Pista Dankó

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Pista Dankó
Statue of Pista Dankó in Szeged

Pista Dankó (July 13, 1858 – March 19, 1903) was a Hungarian-born bandleader and composer belonging to the Romani people. He primarily worked in the folk music styles popular in Hungary in the 19th century. He was frequently known by the nickname "Nótafa", a Hungarian word meaning "ballad-singer of folk music".

Biography[edit]

Dankó was born in the Hungarian city of Szeged, where he began composing music at the age of 28. He belonged to a musical ensemble called "Hangászsor", or "row of musicians". He then moved to the city of Szatmar, where he would meet and begin courting Ilonka Joó, the daughter of Szatmar's mayor. Since Dankó was a gypsy, the mayor disapproved of the relationship, prompting Dankó and Joó to elope. The two were together until Pista's death from lung disease in 1903.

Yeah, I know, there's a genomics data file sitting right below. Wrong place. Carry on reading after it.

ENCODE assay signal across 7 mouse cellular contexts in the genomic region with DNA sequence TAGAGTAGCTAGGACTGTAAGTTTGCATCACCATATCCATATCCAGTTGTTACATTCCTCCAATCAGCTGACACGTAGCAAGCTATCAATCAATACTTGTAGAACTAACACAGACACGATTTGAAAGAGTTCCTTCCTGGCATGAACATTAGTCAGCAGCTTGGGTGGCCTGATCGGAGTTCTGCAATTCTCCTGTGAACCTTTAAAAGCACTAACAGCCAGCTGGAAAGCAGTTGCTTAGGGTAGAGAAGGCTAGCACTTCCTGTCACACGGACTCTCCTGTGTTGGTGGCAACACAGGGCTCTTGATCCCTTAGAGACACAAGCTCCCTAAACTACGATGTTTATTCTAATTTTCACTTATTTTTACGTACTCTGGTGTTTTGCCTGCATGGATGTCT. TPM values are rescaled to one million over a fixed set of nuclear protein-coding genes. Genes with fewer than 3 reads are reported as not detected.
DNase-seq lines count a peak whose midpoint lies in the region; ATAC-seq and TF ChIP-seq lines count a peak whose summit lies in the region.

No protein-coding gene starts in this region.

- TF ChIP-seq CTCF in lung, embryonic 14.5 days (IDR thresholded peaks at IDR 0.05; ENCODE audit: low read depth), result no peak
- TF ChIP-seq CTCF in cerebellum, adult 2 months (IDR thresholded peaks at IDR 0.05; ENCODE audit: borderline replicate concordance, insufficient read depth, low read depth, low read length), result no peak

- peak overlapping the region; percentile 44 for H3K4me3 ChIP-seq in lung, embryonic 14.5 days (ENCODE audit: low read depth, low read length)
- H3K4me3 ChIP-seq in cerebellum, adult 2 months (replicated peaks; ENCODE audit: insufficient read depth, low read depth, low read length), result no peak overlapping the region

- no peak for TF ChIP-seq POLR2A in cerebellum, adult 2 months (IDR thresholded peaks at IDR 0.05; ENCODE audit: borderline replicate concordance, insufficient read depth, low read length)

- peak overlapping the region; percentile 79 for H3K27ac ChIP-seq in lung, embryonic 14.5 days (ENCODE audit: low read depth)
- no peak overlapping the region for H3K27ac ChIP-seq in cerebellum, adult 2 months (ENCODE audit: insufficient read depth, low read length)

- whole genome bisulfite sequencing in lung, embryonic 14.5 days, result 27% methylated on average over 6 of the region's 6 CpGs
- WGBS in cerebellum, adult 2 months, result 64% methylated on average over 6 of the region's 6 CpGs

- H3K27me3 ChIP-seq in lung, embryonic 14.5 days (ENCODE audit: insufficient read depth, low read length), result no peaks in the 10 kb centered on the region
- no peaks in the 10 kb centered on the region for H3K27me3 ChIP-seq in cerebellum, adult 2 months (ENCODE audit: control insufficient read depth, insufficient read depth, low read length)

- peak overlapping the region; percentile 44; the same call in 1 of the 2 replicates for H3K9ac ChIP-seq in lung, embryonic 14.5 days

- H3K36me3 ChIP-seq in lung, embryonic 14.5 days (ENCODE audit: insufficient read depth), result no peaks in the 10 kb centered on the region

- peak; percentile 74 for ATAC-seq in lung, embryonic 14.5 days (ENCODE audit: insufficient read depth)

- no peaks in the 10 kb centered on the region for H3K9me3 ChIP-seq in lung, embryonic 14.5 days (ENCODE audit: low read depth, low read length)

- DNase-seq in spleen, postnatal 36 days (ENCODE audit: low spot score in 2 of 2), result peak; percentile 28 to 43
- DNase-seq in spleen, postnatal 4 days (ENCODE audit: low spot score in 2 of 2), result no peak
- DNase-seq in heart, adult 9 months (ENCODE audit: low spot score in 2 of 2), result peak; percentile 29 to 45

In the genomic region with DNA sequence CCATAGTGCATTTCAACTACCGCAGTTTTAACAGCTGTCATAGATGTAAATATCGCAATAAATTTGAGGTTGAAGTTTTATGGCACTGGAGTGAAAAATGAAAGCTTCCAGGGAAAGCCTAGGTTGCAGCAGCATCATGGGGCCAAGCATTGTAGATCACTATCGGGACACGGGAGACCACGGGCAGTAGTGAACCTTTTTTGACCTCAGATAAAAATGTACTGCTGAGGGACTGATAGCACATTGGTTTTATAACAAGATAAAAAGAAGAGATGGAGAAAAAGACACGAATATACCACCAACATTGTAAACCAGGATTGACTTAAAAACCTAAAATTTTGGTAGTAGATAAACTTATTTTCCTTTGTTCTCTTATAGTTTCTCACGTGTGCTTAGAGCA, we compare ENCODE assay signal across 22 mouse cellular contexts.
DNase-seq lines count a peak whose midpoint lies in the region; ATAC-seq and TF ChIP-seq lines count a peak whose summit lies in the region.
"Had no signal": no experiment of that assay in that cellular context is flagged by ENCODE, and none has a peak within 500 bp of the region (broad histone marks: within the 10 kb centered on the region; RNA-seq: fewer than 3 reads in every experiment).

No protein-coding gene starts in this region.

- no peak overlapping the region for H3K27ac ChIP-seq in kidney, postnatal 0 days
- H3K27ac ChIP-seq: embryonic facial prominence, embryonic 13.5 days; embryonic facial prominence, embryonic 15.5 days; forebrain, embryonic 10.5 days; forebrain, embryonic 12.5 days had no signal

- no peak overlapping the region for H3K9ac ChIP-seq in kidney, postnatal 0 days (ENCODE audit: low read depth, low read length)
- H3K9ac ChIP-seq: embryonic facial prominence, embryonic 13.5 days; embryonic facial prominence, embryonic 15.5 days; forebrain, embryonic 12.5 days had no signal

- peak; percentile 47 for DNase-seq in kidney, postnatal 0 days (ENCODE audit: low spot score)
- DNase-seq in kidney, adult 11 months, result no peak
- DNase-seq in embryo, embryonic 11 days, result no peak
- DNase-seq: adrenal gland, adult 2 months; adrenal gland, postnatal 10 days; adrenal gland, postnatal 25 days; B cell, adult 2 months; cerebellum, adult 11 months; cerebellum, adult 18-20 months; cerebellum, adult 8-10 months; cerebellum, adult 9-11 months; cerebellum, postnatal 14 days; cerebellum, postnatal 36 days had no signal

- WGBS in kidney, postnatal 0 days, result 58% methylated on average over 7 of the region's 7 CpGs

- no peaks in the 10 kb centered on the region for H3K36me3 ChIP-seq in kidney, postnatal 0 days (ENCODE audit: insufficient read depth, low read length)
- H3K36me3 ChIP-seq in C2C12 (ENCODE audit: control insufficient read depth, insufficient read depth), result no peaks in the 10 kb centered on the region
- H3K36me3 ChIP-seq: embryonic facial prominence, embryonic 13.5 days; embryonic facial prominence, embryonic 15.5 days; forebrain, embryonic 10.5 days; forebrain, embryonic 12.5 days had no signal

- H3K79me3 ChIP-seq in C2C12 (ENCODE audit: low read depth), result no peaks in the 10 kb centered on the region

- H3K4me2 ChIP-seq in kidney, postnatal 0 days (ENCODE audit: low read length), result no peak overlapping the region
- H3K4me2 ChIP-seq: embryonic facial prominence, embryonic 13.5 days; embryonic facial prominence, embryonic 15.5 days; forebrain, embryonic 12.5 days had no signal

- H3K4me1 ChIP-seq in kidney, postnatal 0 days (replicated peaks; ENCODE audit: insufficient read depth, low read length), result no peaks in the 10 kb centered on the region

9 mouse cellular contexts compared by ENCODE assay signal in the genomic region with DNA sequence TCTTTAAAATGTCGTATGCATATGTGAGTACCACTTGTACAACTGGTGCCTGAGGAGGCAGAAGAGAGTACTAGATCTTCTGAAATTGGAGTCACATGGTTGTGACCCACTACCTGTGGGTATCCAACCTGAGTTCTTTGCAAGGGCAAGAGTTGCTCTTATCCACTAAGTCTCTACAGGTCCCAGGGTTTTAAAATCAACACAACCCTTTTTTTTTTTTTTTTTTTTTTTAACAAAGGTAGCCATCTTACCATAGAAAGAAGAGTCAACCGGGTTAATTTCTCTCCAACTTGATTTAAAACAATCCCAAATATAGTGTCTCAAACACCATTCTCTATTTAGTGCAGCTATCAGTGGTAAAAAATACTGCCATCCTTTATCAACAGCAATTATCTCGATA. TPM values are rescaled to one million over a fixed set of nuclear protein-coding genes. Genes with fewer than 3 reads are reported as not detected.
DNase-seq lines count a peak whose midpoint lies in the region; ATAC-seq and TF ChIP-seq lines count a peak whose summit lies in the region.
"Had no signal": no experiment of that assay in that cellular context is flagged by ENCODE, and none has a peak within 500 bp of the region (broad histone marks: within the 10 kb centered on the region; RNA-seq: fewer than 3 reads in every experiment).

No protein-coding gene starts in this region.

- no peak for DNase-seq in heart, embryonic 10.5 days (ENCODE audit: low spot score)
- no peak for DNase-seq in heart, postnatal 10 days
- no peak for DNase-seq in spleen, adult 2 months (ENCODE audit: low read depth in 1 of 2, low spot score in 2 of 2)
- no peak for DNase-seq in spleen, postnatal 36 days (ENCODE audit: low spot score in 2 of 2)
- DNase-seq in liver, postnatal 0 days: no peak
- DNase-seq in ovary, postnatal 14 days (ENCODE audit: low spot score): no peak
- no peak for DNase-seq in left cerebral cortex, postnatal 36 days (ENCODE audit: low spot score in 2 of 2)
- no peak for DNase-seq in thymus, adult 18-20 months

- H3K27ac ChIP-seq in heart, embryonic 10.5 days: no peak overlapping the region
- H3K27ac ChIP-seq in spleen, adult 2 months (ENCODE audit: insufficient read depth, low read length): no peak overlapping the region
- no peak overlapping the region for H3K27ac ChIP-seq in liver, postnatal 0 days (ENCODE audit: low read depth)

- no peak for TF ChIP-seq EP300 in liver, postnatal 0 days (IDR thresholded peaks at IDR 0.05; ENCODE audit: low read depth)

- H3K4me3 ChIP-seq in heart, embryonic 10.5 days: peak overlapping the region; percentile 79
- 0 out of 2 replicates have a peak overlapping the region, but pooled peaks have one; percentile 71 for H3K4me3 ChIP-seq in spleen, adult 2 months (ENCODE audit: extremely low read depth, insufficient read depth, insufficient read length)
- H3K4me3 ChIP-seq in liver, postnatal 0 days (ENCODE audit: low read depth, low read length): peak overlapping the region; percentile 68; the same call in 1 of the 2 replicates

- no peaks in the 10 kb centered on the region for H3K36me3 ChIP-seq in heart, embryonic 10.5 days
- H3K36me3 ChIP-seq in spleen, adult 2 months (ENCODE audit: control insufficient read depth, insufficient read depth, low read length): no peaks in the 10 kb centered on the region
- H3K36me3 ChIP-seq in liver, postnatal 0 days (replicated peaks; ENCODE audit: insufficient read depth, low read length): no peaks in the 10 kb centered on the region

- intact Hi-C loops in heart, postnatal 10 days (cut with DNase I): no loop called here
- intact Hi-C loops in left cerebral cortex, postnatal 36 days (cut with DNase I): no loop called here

Musical style[edit]

Due to Dankó's heritage, he was steeped in Hungarian folk music, and most of his works were written in the popular verbunkos and nóta folk dance music styles. He also composed works in other styles such as marches.

Musical Works[edit]

While living in Szeged, Dankó composed music for over 400 poems, including the work of Lajos Pósa. One of his most popular songs of the time was Az a szép, az a szép (Handsome is, handsome is), which is still among popular folk dance songs in Hungary. At the request of his associate Géza Gárdonyi, a prominent Hungarian author, Dankó composed a march named A magyarok bejövetele (March of the Hungarians) for the thousandth anniversary of the Hungarian state in 1885. This work represented the pinnacle of Dankó's popularity in life, earning him a status rarely achieved by a Rom among the elite in Hungary.

Legacy[edit]

Dankó is a rare example of a Rom who was born into poverty and then rose to relative fame and fortune. He primarily did this by working to satisfy the musical taste of the public, and thus achieving popularity. As is often the case, Dankó received a considerable amount of recognition after his death, when following generations of Hungarians were even more enthusiastic about and accepting of his music.

A public statue of Dankó was erected in Szeged, on the bank of the Tisza river. A Hungarian-language film named Dankó Pista was also made based on his life, released in January 1941.

References[edit]

  • Gsemer Geza (2001) Szögeny Dankó Pista. Alomregeny, Budapest.